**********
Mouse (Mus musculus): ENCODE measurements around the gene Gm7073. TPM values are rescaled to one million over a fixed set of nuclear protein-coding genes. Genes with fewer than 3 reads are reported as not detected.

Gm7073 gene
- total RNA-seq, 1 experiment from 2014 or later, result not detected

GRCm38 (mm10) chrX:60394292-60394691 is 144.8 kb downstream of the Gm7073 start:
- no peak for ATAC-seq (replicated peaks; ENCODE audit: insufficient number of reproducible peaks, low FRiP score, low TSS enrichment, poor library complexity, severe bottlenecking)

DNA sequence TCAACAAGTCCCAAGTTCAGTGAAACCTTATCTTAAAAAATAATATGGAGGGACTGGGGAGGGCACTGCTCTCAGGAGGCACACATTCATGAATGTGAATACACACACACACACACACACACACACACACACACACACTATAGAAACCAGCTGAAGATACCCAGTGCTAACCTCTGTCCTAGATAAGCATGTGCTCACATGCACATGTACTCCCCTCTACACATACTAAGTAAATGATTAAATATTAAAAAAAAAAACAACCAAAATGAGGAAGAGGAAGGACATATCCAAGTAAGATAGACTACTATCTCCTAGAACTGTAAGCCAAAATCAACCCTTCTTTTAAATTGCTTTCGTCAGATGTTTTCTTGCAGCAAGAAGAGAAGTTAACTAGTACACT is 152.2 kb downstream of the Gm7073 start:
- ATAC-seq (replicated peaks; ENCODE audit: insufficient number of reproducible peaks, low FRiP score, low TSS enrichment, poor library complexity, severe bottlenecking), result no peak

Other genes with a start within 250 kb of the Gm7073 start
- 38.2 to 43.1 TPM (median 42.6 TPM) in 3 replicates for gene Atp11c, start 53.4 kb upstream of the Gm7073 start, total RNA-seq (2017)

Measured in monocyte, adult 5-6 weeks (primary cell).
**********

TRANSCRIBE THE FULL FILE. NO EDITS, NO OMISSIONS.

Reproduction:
Mouse (Mus musculus): ENCODE measurements around the gene Gm7073. TPM values are rescaled to one million over a fixed set of nuclear protein-coding genes. Genes with fewer than 3 reads are reported as not detected.

Gm7073 gene
- total RNA-seq, 1 experiment from 2014 or later, result not detected

GRCm38 (mm10) chrX:60394292-60394691 is 144.8 kb downstream of the Gm7073 start:
- no peak for ATAC-seq (replicated peaks; ENCODE audit: insufficient number of reproducible peaks, low FRiP score, low TSS enrichment, poor library complexity, severe bottlenecking)

DNA sequence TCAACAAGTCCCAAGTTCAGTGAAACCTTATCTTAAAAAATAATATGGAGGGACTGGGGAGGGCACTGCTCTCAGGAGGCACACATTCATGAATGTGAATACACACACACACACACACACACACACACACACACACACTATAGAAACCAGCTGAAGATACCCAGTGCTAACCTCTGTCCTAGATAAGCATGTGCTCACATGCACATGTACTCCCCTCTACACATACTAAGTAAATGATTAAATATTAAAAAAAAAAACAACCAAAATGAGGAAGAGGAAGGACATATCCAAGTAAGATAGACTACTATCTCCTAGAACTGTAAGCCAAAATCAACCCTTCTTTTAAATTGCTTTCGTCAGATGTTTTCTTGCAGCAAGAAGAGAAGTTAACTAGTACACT is 152.2 kb downstream of the Gm7073 start:
- ATAC-seq (replicated peaks; ENCODE audit: insufficient number of reproducible peaks, low FRiP score, low TSS enrichment, poor library complexity, severe bottlenecking), result no peak

Other genes with a start within 250 kb of the Gm7073 start
- 38.2 to 43.1 TPM (median 42.6 TPM) in 3 replicates for gene Atp11c, start 53.4 kb upstream of the Gm7073 start, total RNA-seq (2017)

Measured in monocyte, adult 5-6 weeks (primary cell).